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3 signs in your feet that show you could have dangerous high cholesterol

today26 June 2022

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Unless action is taken, high cholesterol can lead to a number of health issues and could eventually result in a stroke or even a heart attack. Bad cholesterol, known as LDL cholesterol, is normally caused by consuming too many foods high in fat, drinking alcohol and not exercising, the NHS says.

There are a number of ways to identify high cholesterol levels and there are warning signs that show in your feet, according to the Daily Record. These symptoms in particular may help you identify peripheral artery disease (PAD), a condition caused by a build-up of fatty deposits inside your arteries that often concentrate in the feet.

The British Heart Foundation (BHF) explains: “When the blood flow becomes worse, the body can’t deliver enough blood, nutrients and oxygen to the skin and soft tissues.

“This usually occurs in the feet, as they are furthest from the heart.”

Signs include:

  • Pain

  • Ulcers

  • Gangrene.

According to the BHF, this is known as critical limb ischaemia, and rapid treatment is essential to have a chance of saving the leg.

Other symptoms of PAD can include:

  • Hair loss on your legs and feet

  • Numbness or weakness in the legs

  • Brittle, slow-growing toenails

  • Ulcers (open sores) on your feet and legs, which do not heal

  • Changing skin colour on your legs, such as turning pale or blue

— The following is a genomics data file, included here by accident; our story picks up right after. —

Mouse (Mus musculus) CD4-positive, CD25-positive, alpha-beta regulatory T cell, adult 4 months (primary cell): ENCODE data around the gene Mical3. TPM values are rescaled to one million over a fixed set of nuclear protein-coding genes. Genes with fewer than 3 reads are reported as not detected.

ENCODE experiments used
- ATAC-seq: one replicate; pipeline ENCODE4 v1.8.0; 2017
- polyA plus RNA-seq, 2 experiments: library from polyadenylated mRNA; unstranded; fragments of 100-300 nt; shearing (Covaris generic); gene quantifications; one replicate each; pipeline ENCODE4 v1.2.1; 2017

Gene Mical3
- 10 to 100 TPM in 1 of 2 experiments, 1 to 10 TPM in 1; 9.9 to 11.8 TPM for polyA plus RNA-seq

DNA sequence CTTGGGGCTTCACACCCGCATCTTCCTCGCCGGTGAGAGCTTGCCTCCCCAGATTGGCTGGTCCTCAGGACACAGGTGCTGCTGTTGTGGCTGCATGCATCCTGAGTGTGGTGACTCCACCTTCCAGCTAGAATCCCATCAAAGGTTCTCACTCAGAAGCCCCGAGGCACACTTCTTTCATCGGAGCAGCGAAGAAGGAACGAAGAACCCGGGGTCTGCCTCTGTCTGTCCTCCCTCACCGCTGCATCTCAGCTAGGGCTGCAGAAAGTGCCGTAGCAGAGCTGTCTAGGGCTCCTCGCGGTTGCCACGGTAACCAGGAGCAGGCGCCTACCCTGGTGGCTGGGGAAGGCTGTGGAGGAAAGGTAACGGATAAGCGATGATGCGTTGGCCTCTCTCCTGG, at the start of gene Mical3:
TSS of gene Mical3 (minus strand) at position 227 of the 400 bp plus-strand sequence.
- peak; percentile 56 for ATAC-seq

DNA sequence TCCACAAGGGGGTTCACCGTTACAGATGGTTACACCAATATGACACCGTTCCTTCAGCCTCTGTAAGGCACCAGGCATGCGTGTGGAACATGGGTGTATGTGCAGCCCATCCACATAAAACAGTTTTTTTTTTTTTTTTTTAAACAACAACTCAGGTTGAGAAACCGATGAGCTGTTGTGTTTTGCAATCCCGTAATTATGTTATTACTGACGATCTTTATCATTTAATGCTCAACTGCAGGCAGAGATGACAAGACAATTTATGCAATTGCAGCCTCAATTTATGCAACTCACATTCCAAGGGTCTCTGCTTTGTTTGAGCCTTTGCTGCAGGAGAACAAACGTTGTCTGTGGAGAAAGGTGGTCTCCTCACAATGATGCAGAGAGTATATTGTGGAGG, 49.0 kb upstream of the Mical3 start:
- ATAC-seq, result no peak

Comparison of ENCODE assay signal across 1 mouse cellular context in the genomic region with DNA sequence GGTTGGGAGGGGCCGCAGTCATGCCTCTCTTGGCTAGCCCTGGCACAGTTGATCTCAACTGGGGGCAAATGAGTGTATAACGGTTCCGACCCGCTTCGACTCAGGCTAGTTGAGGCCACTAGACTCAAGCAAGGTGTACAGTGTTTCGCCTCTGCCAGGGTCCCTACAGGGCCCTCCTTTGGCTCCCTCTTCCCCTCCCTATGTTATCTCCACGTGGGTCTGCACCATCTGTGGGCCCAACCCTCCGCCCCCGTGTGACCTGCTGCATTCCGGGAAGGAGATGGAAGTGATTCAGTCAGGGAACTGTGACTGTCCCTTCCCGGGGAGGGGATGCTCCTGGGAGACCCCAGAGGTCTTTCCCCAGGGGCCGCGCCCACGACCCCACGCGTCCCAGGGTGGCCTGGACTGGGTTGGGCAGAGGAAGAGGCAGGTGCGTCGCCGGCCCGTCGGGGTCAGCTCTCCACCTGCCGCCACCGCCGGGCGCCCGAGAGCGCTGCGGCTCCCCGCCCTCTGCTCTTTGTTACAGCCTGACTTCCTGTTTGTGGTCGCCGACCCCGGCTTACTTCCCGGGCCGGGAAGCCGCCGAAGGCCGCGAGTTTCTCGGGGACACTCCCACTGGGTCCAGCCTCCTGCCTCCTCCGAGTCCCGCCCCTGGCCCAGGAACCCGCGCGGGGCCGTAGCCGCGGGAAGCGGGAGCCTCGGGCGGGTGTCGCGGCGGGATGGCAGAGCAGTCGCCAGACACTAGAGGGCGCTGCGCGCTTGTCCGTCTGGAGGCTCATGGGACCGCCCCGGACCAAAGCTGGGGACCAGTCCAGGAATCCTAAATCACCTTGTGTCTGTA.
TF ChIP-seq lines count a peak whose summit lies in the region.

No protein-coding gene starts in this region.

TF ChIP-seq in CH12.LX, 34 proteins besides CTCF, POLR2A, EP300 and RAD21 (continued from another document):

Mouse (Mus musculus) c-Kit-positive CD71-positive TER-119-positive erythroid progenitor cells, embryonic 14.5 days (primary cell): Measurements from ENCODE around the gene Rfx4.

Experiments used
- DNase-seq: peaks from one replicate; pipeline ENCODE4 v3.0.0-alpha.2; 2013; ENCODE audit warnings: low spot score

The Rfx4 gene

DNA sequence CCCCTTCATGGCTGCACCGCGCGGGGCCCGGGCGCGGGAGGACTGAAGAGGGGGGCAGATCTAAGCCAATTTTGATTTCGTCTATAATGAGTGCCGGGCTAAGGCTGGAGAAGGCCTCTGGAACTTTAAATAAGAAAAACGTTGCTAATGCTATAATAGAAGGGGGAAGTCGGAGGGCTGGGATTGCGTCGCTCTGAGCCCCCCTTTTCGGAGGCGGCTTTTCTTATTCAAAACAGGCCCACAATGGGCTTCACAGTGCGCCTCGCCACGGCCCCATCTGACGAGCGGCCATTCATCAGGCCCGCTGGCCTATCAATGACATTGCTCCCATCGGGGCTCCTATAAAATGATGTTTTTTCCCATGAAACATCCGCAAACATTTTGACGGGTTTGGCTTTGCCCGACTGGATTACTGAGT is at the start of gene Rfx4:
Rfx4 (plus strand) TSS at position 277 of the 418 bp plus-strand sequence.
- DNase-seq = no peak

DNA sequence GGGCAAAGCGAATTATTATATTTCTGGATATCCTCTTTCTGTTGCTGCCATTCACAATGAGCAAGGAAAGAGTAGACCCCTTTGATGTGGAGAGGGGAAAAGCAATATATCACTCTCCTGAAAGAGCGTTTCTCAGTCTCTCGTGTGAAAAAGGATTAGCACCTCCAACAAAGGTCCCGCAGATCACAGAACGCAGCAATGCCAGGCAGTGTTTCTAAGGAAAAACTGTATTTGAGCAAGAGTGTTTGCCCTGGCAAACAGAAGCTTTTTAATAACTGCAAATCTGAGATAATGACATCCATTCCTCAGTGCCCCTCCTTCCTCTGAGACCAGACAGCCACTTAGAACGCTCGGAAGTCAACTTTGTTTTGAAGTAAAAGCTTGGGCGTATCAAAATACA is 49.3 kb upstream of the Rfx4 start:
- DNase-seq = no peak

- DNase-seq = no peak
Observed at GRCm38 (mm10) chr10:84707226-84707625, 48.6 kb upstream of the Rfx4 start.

• Shiny skin

  • In men, erectile dysfunction

  • The muscles in your legs shrinking (wasting).

How to reduce your risk

Keeping high cholesterol levels at bay is the best buffer against PAD and other cholesterol-related complications, such as heart attack. Initially, the most important tip is to get a formal diagnosis of high cholesterol.

The general lack of symptoms means a blood test is the most reliable way of determining whether you have high cholesterol. According to the NHS, your GP might suggest having a test if they think your cholesterol level could be high.

There are two ways of having a cholesterol test:

  • Taking blood from your arm

  • Finger-prick test.

If you have high cholesterol, a doctor or nurse will talk to you about how you can lower it. This might include things like changing your diet or taking medicine. Overhauling your diet is usually the most effective way to reduce high cholesterol levels.

Central to this effort is to replace saturated fats with unsaturated fats, says cholesterol charity Heart UK. Saturated fat is the kind of fat found in butter, lard, ghee, fatty meats and cheese.

Unsaturated fats, which are liquid at room temperature, include oils from vegetables, nuts and seeds, such as sunflower. Exercise is also key to cholesterol control and keeping your heart healthy.

According to UK health guidelines, adults should aim to do at least 150 minutes of moderate intensity activity or 75 minutes of intense activity every week. If you can do more that’s even better. Moderate intensity activity means you get your heart rate up and you’re breathing harder, but you shouldn’t be out of breath.

One way of reaching 150 minutes a week is by being active for 30 minutes a day, at least five days a week.

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Written by: thehitnetwork

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